(Yes, there were NFL jokes on Twitter.)

Malkin’s hat trick goal and Crosby’s overtime-winner both demanded some official reviews, but both also stood. Capitals fans are probably upset with this game, especially since you could make a legitimate argument that T.J. Oshie should’ve drawn … you, know, at least one penalty:

Instead, you could argue that Patric Hornqvist‘s hit on Oshie ended up being a turning point of the game, although you could also argue that even M. Night Shyamalan couldn’t keep up with all of the twists.

Roberto Luongo captured the mood of the three goalies involved (Braden Holtby got the hook after allowing five goals over a zany 8:09 span) and likely the coaches, too:

It was a messy, unpredictable, staggering and likely controversial game.

Normally, one might say that this is just what you’d expect from a Capitals – Penguins contest. Can anyone really argue they expected this explosion, though?

Do yourself a favor and watch the highlights, as there were so many exciting moments and goals that it’s difficult to summarize them all in one recap. Heck, if you just watch the highlights of the night for Crosby and Malkin, you’re likely to be highly entertained.

Just about everything happened in second period of Capitals – Penguins

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Let’s just take a second to step back and rub our eyes in disbelief at this Washington Capitals – Pittsburgh Penguins game, particularly the just-passed second period.

Basically everything is happening.

Evgeni Malkin is now at 21 goals on the season as he generated a hat trick in the middle frame. That third goal will be highly – and understandably – contested thanks to possible goalie interference by Patric Hornqvist.

At his best, Hornqvist is in the thick of things, and that was certainly the case on Monday. Granted, this hit on T.J. Oshie was questionable:

Braden Holtby was chased from the Capitals net after the Penguins reeled off five goals in 8:09, which you can view here:

The Capitals brought a 2-0 lead into the second period and fattened it to 3-0. After that, the Penguins built a 5-3 lead with the flurry from above.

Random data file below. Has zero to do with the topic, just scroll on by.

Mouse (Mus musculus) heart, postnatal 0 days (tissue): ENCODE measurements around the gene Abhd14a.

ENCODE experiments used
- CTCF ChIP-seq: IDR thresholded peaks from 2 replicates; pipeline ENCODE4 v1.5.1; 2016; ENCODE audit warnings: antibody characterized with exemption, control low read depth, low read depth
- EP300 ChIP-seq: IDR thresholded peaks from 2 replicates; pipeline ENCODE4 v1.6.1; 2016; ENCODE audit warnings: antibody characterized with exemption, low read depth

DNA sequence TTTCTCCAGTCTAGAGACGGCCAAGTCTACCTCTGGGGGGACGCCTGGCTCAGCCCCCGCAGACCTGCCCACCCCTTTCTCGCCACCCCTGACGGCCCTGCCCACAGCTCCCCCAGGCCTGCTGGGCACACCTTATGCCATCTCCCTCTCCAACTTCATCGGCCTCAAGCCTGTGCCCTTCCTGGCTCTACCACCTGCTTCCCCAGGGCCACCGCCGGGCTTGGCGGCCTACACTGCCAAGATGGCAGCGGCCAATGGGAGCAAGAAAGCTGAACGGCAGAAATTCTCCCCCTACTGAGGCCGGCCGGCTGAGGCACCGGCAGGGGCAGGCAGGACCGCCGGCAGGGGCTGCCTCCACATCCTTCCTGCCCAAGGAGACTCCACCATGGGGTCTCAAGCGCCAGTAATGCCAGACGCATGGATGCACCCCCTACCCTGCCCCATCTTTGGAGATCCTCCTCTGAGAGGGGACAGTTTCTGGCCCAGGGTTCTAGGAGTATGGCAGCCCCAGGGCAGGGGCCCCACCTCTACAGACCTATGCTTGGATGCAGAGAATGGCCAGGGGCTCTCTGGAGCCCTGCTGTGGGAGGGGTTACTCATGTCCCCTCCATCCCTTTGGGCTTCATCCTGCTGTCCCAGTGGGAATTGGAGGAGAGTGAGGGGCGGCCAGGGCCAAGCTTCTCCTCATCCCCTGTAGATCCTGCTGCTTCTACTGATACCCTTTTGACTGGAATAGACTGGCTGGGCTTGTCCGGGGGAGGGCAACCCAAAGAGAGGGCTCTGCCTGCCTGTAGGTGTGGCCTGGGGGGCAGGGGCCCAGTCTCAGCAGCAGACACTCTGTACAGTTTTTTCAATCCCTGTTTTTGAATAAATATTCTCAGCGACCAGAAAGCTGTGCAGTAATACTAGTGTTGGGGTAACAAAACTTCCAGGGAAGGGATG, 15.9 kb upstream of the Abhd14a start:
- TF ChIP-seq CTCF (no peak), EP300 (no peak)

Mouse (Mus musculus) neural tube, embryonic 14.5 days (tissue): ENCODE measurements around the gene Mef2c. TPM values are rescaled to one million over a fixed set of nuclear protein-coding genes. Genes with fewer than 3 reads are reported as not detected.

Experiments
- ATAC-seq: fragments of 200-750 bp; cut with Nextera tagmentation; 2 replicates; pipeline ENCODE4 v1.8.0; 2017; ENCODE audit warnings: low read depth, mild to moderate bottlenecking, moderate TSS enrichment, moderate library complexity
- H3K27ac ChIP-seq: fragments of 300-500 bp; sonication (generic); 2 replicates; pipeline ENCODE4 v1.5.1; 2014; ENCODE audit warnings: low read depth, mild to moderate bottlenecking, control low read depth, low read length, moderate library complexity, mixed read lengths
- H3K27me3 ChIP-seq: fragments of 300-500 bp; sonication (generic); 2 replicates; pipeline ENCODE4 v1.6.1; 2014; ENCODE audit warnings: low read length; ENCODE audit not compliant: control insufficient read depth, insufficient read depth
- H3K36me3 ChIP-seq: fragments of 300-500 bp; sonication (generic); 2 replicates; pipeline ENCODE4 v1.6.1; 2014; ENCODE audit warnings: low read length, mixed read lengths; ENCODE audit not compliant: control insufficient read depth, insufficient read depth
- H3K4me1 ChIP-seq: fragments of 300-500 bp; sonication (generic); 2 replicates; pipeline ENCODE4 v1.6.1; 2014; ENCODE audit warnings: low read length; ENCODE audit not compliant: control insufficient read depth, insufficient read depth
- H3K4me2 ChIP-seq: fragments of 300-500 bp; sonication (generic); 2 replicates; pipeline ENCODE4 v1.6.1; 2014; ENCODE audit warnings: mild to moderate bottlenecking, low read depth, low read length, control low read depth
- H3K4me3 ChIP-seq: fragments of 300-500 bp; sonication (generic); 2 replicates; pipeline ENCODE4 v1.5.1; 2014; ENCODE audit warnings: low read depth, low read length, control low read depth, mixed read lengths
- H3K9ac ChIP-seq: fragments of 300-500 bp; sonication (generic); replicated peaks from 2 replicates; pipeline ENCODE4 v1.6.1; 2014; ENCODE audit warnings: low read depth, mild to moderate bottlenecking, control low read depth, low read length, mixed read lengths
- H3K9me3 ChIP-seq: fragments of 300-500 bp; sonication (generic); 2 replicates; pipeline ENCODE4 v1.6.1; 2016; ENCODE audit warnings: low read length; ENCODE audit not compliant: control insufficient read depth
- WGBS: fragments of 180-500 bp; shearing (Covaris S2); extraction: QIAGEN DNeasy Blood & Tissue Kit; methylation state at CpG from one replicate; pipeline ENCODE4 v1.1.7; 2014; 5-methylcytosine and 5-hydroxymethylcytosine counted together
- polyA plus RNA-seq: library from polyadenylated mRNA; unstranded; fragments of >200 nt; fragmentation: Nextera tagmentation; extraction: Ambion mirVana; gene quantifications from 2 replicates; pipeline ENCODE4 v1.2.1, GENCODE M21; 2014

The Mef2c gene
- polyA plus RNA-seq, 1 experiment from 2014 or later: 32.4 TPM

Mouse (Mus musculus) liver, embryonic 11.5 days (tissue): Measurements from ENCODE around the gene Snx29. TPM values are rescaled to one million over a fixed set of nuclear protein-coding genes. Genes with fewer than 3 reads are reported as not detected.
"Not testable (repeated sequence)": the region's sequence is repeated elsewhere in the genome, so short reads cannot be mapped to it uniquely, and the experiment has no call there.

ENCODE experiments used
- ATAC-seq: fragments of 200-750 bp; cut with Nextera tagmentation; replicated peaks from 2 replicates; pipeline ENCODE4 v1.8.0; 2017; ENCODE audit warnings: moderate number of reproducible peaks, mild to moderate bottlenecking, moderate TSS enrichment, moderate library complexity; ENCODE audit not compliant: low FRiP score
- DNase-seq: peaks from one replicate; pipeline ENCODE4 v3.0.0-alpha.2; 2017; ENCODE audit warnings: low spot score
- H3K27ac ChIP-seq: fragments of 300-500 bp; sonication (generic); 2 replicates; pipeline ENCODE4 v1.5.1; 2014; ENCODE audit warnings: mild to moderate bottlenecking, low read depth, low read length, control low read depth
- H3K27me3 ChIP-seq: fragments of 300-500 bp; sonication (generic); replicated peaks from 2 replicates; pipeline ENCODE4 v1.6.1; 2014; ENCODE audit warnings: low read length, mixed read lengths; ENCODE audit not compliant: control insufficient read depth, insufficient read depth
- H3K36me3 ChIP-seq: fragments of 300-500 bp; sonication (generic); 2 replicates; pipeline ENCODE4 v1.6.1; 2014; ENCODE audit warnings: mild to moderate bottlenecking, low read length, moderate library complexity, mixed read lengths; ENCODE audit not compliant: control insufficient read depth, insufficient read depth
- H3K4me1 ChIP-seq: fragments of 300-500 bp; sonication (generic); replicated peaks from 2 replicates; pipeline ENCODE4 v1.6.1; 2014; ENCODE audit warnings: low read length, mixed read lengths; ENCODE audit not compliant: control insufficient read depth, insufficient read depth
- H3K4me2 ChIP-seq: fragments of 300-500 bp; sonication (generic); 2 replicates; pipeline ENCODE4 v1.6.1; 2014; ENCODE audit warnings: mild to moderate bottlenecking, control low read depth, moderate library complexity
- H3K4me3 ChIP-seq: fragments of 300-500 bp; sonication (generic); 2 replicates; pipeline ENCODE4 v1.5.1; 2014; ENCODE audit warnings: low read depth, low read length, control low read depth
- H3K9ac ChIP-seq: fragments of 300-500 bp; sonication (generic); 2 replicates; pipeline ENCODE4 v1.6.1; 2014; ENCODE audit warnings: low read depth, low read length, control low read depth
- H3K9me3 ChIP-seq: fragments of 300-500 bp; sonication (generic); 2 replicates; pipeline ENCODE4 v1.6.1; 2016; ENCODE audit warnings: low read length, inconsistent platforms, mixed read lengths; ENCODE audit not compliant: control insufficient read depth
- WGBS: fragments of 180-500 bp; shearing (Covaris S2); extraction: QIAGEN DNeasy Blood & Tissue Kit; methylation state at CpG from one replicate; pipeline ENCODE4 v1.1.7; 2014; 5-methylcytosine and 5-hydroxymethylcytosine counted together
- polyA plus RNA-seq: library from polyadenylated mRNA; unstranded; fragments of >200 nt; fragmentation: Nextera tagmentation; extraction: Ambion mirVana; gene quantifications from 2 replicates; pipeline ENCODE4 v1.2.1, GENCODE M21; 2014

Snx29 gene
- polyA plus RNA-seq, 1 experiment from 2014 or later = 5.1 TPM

Brett Connolly made it 5-4 just 30 seconds after Malkin’s second goal, while Lars Eller tied it up at 5-5 about two minutes later.

That tie lasted … less than 30 seconds, as Malkin’s third tally made it 6-5 for the Penguins.

There’s a bunch of other stuff that happened, too, probably.

/catches breath

You can watch the rest of the game on NBCSN, online or via the NBC Sports App. Here’s the livestream link.

Enjoy goalie blunders? Tonight is your night (Video)

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A national holiday made for some funky start times, at least for a Monday. Perhaps that explains why we enjoyed a pretty hearty helping of goalie gaffes today, then?

Whatever the case may be, if you’re in the mood for a little whimsy, you came to the right place.

Today’s 5-2 win for the San Jose Sharks over the struggling Winnipeg Jets provided a double shot of moments netminders would like to forget, as you can see from the video above.

Michael Hutchinson‘s probably in less of a laughing mood about his bad bounce, while Martin Jones tried to score an empty-netter … and instead allowed Mark Scheifele to grab a “gimme” instead.

Finally, the Tampa Bay Lightning can laugh this one off a bit since they ultimately nabbed a 2-1 win against the Los Angeles Kings, but this would be an example fans use when they beg Ben Bishop to handle the puck a little less often:

Hey, at least two out of three goalies eventually got wins out of the deal. Sorry, Hutch.

Video: Oshie’s sweet dish sets up a nice Backstrom goal for Capitals

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There’s time for the Pittsburgh Penguins to flip the scrip, but so far on Monday, it looks like the patterns continue to go the Washington Capitals’ way.

The Caps are aiming for a 10th straight win (and Pittsburgh’s fourth consecutive loss) after taking a 2-0 lead through the first period.

The strong play of Nicklas Backstrom and T.J. Oshie stands as one of the reasons why Washington has been blazing such an impressive path, and they combined for a really nice goal to give their team that added cushion. Both Oshie’s pass and Backstrom’s goal are impressive in the clip above.

Also, here’s the Andre Burakovsky goal that began the scoring:

And, just for the heck of it: